When the House Could Clean Itself
The most troubling aspect of the Mark Foley scandal is not his conduct, disgusting as it was, but what the response of the leadership reveals about the rancid state of partisanship and the consequent decline of the House of Representatives. Speaker Dennis Hastert presides over a legislative body so infested with mistrust that it doesn't even have a functioning ethics committee. Since the House is incapable of washing its own dirty laundry and policing itself, the speaker has to turn over that responsibility to the attorney general and the executive branch of government.
Compare the current situation with the way Speaker Tip O'Neill and the House handled the last scandal involving sexual misconduct with pages, in the summer of 1982.
On "The CBS Evening News With Dan Rather" that June, two former pages, their teenage faces silhouetted to hide their identity, claimed they were victims of sexual abuse by members of Congress. One described homosexual advances by members; the other shocked the nation when he said he had engaged in homosexual relations with three members and procured prostitutes for others. The CBS broadcast sparked a wildfire of reports and rumors about sexual abuse of pages and drug use by members and pages.
Within a week the House had authorized its ethics committee to conduct a full investigation of allegations of "sexual misconduct, illicit drug distribution and use, and offers of preferential treatment in exchange for sexual favors or drugs by Members, officers or employees of the House." House Speaker O'Neill and Minority Leader Robert Michel asked me to be special counsel to the ethics committee, co-chaired by Ohio Democrat Lou Stokes and South Carolina Republican Floyd Spence. I was allowed to select my own staff and given a commitment that I could follow the evidence wherever it led, because, as O'Neill and Michel said, "The integrity of the House is at stake."
Assistant Deputy Attorney General Rudolph Giuliani was the point man for the Justice Department and its grand jury investigation of the charges. We agreed to exchange all relevant information and that there would be no leaks. Allegations of sexual misconduct and drug use were raw meat for a voracious, scandal-hungry Washington press corps, and Giuliani and I came across rumors and fragments of information about many members of Congress. We shared them all with each other, and there were no leaks from him or me.
The big surprise came when the two pages whom CBS had put on its evening news show recanted. They testified under oath that they had lied and that CBS reporter John Ferrugia had put words in their mouths. But uncovering the lies of the pages and the reckless reporting of CBS didn't end our investigation. We had received a host of allegations of sexual misconduct and drug use and sale by other pages and House members. We interviewed, under oath, some 2,000 past and present pages, adults who had supervised and taught them, congressional staffers, and House members. We issued scores of subpoenas.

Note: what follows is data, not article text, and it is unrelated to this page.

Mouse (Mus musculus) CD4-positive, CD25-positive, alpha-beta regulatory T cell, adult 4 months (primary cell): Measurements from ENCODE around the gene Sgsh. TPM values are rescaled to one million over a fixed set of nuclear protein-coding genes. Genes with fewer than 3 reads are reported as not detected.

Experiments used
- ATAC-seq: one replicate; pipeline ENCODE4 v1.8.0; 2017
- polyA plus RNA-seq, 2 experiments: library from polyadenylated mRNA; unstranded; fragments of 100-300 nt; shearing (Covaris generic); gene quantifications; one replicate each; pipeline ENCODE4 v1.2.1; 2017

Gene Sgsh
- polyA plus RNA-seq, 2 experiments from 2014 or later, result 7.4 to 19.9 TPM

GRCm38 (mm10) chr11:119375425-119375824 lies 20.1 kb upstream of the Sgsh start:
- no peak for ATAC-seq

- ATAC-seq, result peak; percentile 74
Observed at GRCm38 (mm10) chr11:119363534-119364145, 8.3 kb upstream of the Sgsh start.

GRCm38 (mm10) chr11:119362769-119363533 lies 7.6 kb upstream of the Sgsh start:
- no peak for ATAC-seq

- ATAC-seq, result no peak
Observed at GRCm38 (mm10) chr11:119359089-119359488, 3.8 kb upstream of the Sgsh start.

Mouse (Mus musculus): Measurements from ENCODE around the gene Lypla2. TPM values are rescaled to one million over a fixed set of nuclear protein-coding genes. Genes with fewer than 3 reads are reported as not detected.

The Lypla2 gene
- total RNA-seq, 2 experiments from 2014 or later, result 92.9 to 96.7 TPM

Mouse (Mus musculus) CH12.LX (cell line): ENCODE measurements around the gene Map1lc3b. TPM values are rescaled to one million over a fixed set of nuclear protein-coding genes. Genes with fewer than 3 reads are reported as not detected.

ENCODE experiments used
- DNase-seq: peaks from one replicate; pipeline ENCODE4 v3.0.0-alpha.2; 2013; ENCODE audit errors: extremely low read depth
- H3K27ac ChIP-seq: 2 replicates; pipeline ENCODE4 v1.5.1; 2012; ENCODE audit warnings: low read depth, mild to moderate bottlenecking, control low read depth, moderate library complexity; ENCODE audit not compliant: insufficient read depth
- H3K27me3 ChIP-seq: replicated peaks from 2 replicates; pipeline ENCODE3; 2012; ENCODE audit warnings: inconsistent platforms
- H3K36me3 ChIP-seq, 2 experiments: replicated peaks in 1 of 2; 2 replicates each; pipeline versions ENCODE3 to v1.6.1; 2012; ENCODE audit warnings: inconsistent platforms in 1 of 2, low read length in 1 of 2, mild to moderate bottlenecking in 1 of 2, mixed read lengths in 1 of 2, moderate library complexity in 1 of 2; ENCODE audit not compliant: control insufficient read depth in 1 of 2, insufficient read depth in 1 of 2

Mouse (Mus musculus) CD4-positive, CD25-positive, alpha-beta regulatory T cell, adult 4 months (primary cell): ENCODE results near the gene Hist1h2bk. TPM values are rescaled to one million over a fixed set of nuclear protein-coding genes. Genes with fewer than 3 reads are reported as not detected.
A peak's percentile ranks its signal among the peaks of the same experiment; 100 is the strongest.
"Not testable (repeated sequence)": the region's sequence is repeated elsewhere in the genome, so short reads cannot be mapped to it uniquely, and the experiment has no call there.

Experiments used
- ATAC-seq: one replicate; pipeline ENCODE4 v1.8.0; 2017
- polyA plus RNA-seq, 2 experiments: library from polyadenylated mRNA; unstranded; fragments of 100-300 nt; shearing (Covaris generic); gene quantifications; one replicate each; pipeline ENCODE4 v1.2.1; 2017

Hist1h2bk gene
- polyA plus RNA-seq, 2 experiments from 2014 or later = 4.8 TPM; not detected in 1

We found no evidence of widespread sexual misconduct. We did find that Rep. Daniel Crane (R-Ill.) had had a sexual relationship with a 17-year-old female page and that Rep. Gerry Studds (D-Mass.) had sexual relations with a 17-year-old male page and had made advances to other teenage male pages.
When I reported our findings to O'Neill and Michel, the dishonor that these members had brought on the House infuriated the two leaders. "Get it out," they said, "and let the committee recommend disciplinary action," which its four Democratic and four Republican members did, unanimously, in July 1983. Crane and Studds were censured by the House. Crane resigned his seat. Studds chose to stay on and was retained in office by his constituents for 13 more years.
But the ethics committee had done its job well, we believed. Our investigation found other misdeeds: House members -- two Democrats and a Republican -- had used drugs. And between 1978 and 1982 a number of House and Senate employees were involved in illicit use and distribution of drugs. All were named (Barry Goldwater Jr., who retired from the House; Fred Richmond, who admitted buying and using drugs and later pleaded guilty to tax evasion; and John Burton, who entered rehab and became a recovering addict with a productive career in the California state legislature). The employees were fired and prosecuted. The House adopted all the changes we recommended to provide far more attentive supervision of pages.
The course the House took in that scandal, and its reaction to the current one, show the difference between a leadership that saw a threat to the integrity of the House of Representatives and one that sees a threat to its continuing control of the institution. It's useful today to remember that there was a time when partisanship took second place to trust and the House leadership had the strength to wash its own dirty laundry.
The writer is president of the National Center on Addiction and Substance Abuse at Columbia University. He was President Lyndon Johnson's assistant for domestic affairs and secretary of health, education and welfare in the Carter administration.